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Economy in Brief

Euro-Area Looks Good But It’s Not to be Believed
by Robert Brusca  September 14, 2011

Strong rise in Euro-Area output : what’s up with that? Euro-Area IP ramped up sharply in July, a surprising development. Even so the three-month rate of growth is negative. But at -0.2% it is vastly improved from the three-month growth rate of last month which was at -3.1%. And even a -0.2% pace seems light years better than the PMI indices we have been seeing; better as well than the signals from other surveys from the EU Commission and other national sources. Of the major IP categories (consumer goods overall, consumer durables, consumer non-durables, intermediate goods and capital goods) only capital goods has a positive three-month growth rate. With the euro-area slowing, the US slowing, and China and India slowing, it’s hard to see how capital goods will lead the Euro-Area to salvation.

Inconsistent stories - The revival in German IP is one of the big stories in the Zone this month as it rose by 4.6% month-to-month in July. French IP rose by 1.5%, gaining back its 1.5% loss in June. Italy, Spain and Portugal saw monthly MFG output declines. While Ireland and Greece showed increases. The 9.4% spurt in Greece follows a 3.8% drop in June and leaves IP in a choppy seesaw pattern that is certainly overstated by seasonal adjustment especially this month.

More up than down in July still... Among the all EU member countries for which data are available, industrial production (overall) rose in fourteen, fell in eight and remained stable in the United Kingdom. The largest increases were observed in Estonia (+4.7%), Germany and Greece (+4.1% in both) and the Netherlands (+3.5%), while the largest decreases were seen in Slovakia (-3.4%), Portugal (-3%) and Slovenia (-2.2%).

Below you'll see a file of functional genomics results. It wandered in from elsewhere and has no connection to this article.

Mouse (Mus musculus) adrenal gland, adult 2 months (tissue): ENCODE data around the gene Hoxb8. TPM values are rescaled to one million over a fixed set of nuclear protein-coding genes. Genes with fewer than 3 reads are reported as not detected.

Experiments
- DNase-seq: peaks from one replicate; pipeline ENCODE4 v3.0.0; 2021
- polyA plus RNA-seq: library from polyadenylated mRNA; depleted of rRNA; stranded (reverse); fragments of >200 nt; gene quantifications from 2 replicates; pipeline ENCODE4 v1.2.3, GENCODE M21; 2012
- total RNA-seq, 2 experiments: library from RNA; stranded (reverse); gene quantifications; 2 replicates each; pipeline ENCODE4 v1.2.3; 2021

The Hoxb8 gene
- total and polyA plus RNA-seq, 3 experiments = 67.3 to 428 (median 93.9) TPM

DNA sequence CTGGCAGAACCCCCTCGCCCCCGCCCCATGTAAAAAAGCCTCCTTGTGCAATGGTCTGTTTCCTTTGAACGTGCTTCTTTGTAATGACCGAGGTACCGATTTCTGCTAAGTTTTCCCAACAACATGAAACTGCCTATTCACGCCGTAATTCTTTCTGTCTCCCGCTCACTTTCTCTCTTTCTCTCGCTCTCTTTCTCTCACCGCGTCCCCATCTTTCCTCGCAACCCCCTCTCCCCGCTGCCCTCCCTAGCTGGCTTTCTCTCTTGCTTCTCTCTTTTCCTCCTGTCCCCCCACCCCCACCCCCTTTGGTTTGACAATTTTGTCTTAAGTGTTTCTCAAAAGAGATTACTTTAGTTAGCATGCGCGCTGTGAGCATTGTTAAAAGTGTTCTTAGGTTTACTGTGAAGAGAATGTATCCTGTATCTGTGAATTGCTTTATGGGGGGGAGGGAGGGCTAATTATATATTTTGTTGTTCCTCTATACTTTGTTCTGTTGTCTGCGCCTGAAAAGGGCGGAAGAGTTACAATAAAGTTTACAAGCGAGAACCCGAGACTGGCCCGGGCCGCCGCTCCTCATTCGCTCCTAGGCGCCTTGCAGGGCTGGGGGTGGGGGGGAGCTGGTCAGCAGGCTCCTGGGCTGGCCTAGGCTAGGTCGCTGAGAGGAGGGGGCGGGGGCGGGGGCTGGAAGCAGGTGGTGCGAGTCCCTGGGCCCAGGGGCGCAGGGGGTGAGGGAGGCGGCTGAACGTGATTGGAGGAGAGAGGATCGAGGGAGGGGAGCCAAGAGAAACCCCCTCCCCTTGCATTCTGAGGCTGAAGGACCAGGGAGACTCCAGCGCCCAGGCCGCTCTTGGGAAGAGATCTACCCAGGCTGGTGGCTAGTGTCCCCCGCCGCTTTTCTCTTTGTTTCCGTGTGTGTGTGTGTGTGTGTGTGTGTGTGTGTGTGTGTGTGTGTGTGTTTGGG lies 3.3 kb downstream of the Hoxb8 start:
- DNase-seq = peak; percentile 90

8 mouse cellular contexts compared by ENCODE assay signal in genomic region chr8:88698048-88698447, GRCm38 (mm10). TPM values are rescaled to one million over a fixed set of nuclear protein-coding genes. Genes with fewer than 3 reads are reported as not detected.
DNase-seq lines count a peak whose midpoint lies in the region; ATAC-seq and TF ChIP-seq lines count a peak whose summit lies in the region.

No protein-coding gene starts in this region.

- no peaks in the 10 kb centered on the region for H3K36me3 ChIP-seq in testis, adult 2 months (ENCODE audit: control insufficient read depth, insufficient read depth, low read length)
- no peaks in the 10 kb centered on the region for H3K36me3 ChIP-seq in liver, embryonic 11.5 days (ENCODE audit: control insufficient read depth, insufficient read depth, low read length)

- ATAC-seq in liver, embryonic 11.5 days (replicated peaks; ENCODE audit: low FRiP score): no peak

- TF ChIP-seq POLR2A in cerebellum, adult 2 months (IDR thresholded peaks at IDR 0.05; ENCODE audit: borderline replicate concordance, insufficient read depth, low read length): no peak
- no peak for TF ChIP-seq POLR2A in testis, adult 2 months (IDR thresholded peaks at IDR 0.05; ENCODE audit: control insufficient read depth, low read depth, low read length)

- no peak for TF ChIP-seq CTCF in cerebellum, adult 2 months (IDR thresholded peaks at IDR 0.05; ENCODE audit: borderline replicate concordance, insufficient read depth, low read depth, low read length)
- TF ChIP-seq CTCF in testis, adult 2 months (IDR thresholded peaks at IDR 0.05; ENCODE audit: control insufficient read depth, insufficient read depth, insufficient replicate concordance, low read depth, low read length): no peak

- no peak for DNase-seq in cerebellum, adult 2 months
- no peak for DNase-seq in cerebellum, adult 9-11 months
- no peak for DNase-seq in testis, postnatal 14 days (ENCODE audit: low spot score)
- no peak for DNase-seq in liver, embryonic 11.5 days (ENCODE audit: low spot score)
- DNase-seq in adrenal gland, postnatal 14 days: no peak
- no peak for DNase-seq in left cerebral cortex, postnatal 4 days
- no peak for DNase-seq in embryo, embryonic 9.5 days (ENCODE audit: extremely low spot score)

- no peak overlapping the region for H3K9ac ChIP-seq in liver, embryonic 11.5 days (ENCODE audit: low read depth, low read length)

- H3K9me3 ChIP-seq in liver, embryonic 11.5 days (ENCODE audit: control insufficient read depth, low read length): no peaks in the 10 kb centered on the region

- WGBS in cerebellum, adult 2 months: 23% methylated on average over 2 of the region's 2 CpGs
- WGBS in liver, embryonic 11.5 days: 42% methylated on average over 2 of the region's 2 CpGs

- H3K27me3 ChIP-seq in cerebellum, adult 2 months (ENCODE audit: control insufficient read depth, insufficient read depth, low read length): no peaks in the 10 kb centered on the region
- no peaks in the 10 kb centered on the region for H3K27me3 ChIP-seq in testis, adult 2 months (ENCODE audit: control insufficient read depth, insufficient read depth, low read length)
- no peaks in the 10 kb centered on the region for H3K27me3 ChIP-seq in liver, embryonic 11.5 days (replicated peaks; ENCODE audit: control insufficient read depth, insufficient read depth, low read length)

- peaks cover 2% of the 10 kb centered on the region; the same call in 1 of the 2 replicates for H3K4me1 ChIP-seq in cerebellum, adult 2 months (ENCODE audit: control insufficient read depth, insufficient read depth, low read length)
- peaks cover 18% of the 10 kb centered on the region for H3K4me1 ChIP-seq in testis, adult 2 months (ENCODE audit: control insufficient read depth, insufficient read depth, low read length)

Downplay the rise - Clearly there also are lots of cross currents in the data. This month’s rise is being downplayed even though it is a relatively strong gain of 1% on the month (12.7% compounded!).

Giving measure to the disconnect - The trends through July are seemingly unrelated to the trends in the report through June for similar horizons of comparisons (see table). Just for the sake of illustration I ran a simple correlation for the three-month annual gains across countries in the table for the month of July Vs the same statistic as of June. The correlation value was -0.17. That’s not just a low correlation but an inverse one (insignificantly different from zero, however). It says that the three month trends between June and July (which have two of three-months in common to the calculation!) are not just shifting but are closer to being unrelated (zero correlation) or opposite (negative correlation)! And that is pretty unbelievable, since if anything, based on events, conditions should have worsened not improved in July. Over six-months the same correlation technique improves to a correlation value of +0.59 (an R-squared value of 0.33). On that horizon the six-month annual growth rate is 1.9% in July compared to 1.2% in June. That sort of growth range makes more sense in looking at what the Zone is really turning out. Growth is positive but it is weak and it is very volatile to boot.

Quarter to date still some strange bed fellows - In the quarter to date, IP in the Zone is up at a 1.3% annual rate as of July. Obviously it is very early in the quarter. This statistic looks at the level of IP in July and calculates its annual growth from the middle of the previous quarter. On this method consumer goods output is falling at a 5.9% annual rate and intermediate goods output is up at a 1.5% rate. Capital goods output is surging ahead at a 15.5% annual rate which is faster than in any of the 3-mo, 6-mo or 12-mo growth rates ending in either June or July. That odd result also attests to there being something strange in the data in July.